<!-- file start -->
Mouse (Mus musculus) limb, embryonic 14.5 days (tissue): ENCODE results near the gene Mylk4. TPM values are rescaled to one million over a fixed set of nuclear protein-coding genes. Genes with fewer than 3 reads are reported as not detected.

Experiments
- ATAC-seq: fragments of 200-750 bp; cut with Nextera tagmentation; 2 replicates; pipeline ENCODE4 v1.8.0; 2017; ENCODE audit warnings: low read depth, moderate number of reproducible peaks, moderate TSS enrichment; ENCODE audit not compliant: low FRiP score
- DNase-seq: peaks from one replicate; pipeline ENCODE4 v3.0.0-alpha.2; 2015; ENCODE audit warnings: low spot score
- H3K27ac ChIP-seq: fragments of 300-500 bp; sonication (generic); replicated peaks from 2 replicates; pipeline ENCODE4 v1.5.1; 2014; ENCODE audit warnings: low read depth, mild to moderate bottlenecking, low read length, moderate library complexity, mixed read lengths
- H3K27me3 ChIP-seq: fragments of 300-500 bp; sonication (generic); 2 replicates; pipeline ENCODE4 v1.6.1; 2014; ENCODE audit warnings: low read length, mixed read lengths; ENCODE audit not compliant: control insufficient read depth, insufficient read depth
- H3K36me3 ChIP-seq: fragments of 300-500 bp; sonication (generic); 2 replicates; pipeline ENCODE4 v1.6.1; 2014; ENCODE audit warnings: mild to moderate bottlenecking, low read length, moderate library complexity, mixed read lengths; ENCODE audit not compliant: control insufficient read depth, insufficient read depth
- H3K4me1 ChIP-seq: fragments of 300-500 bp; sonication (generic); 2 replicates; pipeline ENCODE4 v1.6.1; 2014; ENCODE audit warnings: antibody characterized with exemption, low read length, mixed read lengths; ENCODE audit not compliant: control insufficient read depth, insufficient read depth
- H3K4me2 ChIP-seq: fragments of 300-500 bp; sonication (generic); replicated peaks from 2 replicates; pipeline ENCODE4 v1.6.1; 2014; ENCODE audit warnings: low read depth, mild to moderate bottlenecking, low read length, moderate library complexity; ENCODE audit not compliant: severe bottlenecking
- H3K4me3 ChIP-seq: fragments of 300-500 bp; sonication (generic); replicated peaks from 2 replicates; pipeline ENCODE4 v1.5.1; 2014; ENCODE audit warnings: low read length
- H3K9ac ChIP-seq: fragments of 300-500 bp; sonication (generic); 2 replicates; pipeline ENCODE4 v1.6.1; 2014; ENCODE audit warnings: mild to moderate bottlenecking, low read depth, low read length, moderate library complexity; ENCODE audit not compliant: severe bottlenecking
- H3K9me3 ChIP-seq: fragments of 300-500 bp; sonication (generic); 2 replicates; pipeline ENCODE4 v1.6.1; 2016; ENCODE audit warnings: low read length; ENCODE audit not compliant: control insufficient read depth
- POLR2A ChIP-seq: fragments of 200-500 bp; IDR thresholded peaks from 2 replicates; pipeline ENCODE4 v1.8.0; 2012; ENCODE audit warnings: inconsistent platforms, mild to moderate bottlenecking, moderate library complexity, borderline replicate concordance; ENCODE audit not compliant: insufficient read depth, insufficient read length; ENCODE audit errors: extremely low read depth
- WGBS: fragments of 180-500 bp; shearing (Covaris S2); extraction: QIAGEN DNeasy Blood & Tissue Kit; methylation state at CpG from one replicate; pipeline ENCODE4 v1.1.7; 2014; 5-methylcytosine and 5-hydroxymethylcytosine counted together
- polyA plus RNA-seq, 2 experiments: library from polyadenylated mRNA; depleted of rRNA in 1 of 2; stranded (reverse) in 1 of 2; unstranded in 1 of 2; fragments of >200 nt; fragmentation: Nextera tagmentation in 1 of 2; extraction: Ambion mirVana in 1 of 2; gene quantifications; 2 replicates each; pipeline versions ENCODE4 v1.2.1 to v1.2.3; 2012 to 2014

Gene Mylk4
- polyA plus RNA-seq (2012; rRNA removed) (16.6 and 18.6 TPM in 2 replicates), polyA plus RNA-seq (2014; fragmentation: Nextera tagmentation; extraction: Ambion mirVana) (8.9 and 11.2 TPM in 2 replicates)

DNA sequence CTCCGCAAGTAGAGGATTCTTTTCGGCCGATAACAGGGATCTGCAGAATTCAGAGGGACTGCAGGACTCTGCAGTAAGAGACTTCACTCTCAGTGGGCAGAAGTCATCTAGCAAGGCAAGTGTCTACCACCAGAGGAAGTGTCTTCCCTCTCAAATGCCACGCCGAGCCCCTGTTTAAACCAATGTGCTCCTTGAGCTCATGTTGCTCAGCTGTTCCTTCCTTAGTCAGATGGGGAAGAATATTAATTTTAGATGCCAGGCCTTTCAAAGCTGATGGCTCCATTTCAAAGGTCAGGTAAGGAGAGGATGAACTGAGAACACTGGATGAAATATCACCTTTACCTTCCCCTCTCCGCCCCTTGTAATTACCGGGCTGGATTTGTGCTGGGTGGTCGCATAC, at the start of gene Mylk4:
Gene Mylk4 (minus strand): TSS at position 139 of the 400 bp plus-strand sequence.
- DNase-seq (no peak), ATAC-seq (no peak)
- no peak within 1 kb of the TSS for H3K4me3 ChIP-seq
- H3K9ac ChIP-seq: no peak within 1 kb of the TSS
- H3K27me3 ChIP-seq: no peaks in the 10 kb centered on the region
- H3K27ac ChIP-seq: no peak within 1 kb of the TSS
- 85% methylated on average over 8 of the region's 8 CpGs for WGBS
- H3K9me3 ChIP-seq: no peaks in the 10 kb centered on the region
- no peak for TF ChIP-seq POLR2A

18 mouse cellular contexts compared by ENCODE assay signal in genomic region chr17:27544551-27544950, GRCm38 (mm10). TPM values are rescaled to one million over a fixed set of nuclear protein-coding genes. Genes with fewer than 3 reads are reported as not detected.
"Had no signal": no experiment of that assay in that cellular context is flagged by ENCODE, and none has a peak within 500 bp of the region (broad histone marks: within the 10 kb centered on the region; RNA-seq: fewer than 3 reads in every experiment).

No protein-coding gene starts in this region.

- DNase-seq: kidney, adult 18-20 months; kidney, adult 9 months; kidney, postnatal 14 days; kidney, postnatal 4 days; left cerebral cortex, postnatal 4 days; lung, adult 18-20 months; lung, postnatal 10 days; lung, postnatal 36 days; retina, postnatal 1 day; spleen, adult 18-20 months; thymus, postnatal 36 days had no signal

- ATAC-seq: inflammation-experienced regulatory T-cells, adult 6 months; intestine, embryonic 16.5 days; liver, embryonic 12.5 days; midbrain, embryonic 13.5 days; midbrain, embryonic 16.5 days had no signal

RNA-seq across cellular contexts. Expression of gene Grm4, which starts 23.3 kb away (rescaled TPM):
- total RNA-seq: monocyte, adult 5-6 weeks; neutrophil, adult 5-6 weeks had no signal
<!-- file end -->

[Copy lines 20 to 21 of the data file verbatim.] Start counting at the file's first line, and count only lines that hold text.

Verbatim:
- DNase-seq (no peak), ATAC-seq (no peak)
- no peak within 1 kb of the TSS for H3K4me3 ChIP-seq